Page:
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The average American household plunks down about $650 on heating and cooling each year. Smart use of insulation can help you cut corners while keeping your house airtight.

Everyone loves to save money -- and saving energy in the process is a particularly exhilarating feeling. That's why we've been enjoying sharing energy-smart tips with you each week as part of our Energy Savings series, courtesy of our friends at Green Home Guide. Sadly, the summer is coming to an end, and we must start looking toward ways to prep our homes for dropping temperatures. So today, we're spotlighting a few smart ways to use insulation around the home, and keep warm (and cool) air inside where it belongs.

1. Insulation Saves Major Green
Forty-four percent of energy used in the average home is used for space heating and cooling, says the Department of Energy (DOE). That's a major drain on your wallet. Reduce your yearly heating bill by up to 30 percent by installing a few hundred dollars' worth of insulation in your home.The insulation will pay for itself in no time. To calculated an estimated payback period for your home, use this formula by the DOE.

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2. Choose Materials by Climate
The array of insulation types might blow you away -- from fiberglass and cellulose to wool and plastic foam -- but there's an easy way to determine which insulation material is right for you. Use your geographical location as your gauge. Visit the Department of Energy's website to see estimates of the total R-value (resistance to heat flow) that certain areas of your home should have, based on your region's climate.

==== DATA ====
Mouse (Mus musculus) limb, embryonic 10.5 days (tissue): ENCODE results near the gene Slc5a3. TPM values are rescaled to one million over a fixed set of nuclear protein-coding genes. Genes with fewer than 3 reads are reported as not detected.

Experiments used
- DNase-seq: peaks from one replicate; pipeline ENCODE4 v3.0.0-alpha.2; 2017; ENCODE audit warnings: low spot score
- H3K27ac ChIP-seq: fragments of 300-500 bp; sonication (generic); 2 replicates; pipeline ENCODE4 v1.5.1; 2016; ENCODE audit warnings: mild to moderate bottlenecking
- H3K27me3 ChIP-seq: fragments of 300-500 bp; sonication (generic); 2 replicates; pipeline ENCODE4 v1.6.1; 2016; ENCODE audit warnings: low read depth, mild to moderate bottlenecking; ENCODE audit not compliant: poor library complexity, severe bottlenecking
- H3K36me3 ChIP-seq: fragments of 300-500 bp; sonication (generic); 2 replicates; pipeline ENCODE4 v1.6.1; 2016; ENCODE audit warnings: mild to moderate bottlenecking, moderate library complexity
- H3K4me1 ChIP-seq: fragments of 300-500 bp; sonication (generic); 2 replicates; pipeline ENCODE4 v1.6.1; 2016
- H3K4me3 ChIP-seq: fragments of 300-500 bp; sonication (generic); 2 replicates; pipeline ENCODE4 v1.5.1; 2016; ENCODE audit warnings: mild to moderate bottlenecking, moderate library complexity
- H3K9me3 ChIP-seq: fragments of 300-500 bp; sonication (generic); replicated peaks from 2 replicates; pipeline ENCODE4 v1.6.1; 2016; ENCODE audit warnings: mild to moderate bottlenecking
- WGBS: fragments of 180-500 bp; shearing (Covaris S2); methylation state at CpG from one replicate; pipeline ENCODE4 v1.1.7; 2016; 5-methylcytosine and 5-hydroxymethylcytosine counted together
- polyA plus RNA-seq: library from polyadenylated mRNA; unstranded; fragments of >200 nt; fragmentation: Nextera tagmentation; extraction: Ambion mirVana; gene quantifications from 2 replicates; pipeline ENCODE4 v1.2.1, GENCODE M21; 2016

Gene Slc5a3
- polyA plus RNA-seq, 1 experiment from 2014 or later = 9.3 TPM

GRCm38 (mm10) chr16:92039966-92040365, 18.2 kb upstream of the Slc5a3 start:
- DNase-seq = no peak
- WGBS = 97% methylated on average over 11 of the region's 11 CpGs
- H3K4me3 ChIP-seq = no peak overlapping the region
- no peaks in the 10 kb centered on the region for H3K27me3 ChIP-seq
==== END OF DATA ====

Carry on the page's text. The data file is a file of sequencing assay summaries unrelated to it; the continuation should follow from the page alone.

3. Choose Blown-In Insulation Whenever Possible
If you're trying to choose between blown-in or batt insulation, choose blown-in insulation as often as possible. When insulation is blown in, it expands, providing a more foolproof coverage of gaps. But keep in mind that blown-in insulation can cost 2 to 3 times more than batts. A good compromise is to look into having a blower door test done and thermal image taken to find out where major points of heat loss are; these are the places in which you may want to splurge for blown-in.

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4. Use Green Insulation
Looking for a nontoxic alternative to traditional insulation? Cotton batts and formaldehyde-free batts are a great option, especially for crawl spaces. Cotton batts are a bit pricier than typical fiberglass batts, but their health benefits are worth the investment. Cotton batts won't taint air quality at all; in fact, you don't even need to wear a mask to install them.

This information is courtesy of the U.S. Green Building Council. For more tips on saving energy and greening your home, visit USGBC's Green Home Guide.


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